Archive for March, 2008

Social media: the death of print?

March 12, 2008

I think we all knew the answer to the question before we turned up [extinction no, contraction yes], but some interesting conversation nonetheless. Held at the Charlotte Street Hotel, various social media ‘gurus’ gathered to discuss the impact of social media on traditional media.

It was interesting to see others picking up on the grey area of financial PR and blogs. The last frontier for social media, I’d suggest.

Thoughts from others here, here, here.

Charlotte St Hotel is a good venue for this sort of thing BTW, for those on the hunt.


Offline Networking – it still exists!

March 7, 2008

After my recent evangelisation about LinkedIn and its business benefit, yesterday’s invitation to join a Business Network International group in Notting Hill was timely. BNI is an interesting idea; it connects local businesses to one another through a weekly breakfast networking session and charges nearly £1000 a year! A sceptic and lacking sleep (the breakfast started at 6.45!) I made my way over to Kensington Church Street.

BNI exists across the world and in a number of different countries. Each local network is called a chapter and there can only be one industry represented per chapter, e.g. only one Lawyer, Vet, Stripper etc per group.

On arrival at ‘The Place’ in Notting Hill, The first thing I noticed about BNI is that its members seem more interested in referring you business that talking about their own. Even before I could take my jacket off, I was being pursued by an eager Interior Designer who wanted to know what Online Lead Generation and Affiliate Marketing could do for him!?

When the breakfast got underway, everyone was given 60 seconds to convey their key messages about who they are and what they do, before circulating around the room with croissants and coffee.

With about 45 minutes left we then got to the ‘referrals’ section. Dotted around the room were little sheets of paper with empty spaces in which to fill in referrals for other businesses. To give you an example, the accountant in the chapter referred one of his clients to the hypnotherapist. The photographer referred a potential client to the IFA. The web designer gave a glowing reference for the property finder… and this went on, and on, and on…. Through this small local network, this ‘chapter’ were effectively working as their own local lead generation network.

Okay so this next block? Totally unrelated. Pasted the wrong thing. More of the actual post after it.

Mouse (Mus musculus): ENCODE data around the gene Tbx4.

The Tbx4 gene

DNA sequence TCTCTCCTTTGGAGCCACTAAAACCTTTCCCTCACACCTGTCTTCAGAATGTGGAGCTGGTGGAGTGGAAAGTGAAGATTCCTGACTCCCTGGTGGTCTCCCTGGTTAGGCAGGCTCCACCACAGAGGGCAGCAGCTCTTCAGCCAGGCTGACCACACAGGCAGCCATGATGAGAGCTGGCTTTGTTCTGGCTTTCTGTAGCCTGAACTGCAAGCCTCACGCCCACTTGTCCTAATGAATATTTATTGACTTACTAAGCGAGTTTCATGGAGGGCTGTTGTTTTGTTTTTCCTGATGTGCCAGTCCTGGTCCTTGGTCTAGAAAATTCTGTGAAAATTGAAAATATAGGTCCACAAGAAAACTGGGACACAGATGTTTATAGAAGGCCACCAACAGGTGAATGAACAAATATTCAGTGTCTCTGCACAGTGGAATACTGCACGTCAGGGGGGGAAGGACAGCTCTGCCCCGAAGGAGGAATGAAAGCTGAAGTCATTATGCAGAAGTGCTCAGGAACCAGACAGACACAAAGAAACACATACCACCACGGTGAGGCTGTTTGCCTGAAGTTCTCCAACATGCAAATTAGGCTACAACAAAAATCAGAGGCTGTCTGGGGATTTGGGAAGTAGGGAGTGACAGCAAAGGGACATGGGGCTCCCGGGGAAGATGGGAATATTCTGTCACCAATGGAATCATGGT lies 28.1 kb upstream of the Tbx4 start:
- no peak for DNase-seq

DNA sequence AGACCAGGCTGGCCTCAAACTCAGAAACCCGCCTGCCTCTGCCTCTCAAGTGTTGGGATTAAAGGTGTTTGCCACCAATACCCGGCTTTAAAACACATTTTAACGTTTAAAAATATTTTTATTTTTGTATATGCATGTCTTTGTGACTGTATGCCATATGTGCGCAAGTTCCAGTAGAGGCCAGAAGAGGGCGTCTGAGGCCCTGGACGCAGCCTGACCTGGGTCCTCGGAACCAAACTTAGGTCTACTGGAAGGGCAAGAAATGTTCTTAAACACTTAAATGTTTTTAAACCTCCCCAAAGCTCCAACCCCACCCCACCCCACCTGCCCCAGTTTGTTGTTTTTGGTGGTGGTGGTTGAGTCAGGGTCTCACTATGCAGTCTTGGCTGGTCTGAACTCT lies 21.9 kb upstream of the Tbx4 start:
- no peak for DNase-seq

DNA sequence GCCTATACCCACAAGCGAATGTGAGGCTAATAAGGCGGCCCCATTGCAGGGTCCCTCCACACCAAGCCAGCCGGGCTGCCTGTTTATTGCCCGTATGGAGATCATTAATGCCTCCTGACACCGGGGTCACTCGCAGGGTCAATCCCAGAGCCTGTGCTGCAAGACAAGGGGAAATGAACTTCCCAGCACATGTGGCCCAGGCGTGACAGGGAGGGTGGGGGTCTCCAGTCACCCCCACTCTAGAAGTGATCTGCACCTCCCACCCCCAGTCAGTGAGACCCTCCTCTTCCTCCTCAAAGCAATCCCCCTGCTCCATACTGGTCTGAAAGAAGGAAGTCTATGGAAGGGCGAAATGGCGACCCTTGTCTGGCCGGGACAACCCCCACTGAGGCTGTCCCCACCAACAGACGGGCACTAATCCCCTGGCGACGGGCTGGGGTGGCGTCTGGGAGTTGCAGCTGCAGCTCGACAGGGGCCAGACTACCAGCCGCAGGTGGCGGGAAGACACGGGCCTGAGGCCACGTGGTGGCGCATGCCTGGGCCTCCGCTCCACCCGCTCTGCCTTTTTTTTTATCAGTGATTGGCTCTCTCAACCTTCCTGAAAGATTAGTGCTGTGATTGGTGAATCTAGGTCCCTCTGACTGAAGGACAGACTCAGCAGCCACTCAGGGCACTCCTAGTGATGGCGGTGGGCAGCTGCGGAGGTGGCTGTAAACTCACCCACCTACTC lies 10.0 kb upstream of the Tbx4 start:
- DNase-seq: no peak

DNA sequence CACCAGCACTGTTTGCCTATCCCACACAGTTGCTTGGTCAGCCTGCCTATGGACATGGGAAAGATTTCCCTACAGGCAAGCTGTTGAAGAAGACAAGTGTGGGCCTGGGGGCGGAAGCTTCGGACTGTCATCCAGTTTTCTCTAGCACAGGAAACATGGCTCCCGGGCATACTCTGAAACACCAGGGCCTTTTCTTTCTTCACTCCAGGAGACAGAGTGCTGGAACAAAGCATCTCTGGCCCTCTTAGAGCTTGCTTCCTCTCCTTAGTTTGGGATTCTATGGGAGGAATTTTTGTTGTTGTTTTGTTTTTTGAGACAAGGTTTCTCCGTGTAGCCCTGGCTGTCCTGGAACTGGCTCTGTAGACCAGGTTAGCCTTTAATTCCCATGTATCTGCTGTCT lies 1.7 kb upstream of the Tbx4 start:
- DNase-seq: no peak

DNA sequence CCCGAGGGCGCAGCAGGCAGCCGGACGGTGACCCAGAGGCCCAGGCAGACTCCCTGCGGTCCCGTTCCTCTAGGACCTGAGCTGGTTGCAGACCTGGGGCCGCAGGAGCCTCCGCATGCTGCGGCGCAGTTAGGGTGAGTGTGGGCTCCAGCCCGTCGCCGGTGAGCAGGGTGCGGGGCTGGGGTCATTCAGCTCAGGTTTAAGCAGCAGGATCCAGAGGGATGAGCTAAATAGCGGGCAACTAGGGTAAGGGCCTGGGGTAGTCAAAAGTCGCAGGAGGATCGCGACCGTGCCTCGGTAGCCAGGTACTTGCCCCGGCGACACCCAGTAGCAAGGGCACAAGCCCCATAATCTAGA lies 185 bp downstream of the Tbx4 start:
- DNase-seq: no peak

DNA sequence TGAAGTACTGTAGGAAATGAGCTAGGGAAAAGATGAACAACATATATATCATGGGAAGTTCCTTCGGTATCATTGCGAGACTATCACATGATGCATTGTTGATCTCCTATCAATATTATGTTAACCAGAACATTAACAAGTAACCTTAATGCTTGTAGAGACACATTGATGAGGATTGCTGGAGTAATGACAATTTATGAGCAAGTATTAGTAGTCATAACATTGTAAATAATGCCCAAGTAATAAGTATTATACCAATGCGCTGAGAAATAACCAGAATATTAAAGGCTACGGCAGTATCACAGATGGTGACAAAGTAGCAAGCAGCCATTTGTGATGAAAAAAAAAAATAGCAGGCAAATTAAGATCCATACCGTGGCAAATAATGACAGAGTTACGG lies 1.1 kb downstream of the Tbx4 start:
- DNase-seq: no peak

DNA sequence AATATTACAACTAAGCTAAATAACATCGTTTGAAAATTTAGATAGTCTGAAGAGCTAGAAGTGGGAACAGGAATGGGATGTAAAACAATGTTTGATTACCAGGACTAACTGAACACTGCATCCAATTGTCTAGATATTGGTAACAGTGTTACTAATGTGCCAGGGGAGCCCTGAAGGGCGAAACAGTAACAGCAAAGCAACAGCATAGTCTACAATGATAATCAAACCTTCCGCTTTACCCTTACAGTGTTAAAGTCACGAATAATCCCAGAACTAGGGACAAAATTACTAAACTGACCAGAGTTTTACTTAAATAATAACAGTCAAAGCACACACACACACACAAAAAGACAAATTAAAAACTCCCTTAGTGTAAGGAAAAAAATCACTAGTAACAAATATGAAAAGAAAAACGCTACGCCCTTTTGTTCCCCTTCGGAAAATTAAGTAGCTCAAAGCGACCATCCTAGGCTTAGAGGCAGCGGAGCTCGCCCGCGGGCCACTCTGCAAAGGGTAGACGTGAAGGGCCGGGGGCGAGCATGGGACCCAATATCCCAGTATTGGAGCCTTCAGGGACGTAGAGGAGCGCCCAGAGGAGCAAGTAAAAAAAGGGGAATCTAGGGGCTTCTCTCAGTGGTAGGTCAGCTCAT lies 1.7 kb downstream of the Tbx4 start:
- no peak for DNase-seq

BNI won’t be for everyone and its cost makes it an expensive marketing cost. However if you run your own PR agency or are in charge of bringing in new business, it’s definitely something you should consider.

The Notting Hill BNI had an effective motto – it’s not the people in this room you are aiming to gain as clients, it’s all the people they know! A very interesting idea.

PR Recruitment; separating the fact from the fiction

March 6, 2008

First up, I don’t have a direct personal insight into the world of PR recruitment. Sure I’ve met lots of recruiters in the industry, many as a result of the PR and Comms Network. On the whole they seem like a pretty pleasant bunch. Surprisingly so for people working in a sector wiht a viciously negative reputation. [Hmm…pot and kettle?]

But I haven’t actually used the services of one. Fishburn Hedges managed their grad recruitment internally when I applied, and I’m still happily in my now comfortably worn-in desk. But talking about the experiences of looking for that second job [or indeed first job for those who do go through recruiters], I’ve come to dwell on just how opaque the average PR job ad is amongst the less elevated ranks of the sector.

So you’ve got 2-4 years experience, say. Sure those statements about a track record of delivering coverage apply. And if they don’t, ask yourself what you’ve been up to. But the more grandiose requests for unrivalled journalist contacts, experience of organising multi-national campaigns, and the personal phone numbers of many world leaders [I might have made the last bit up], seem a tad unrealistic.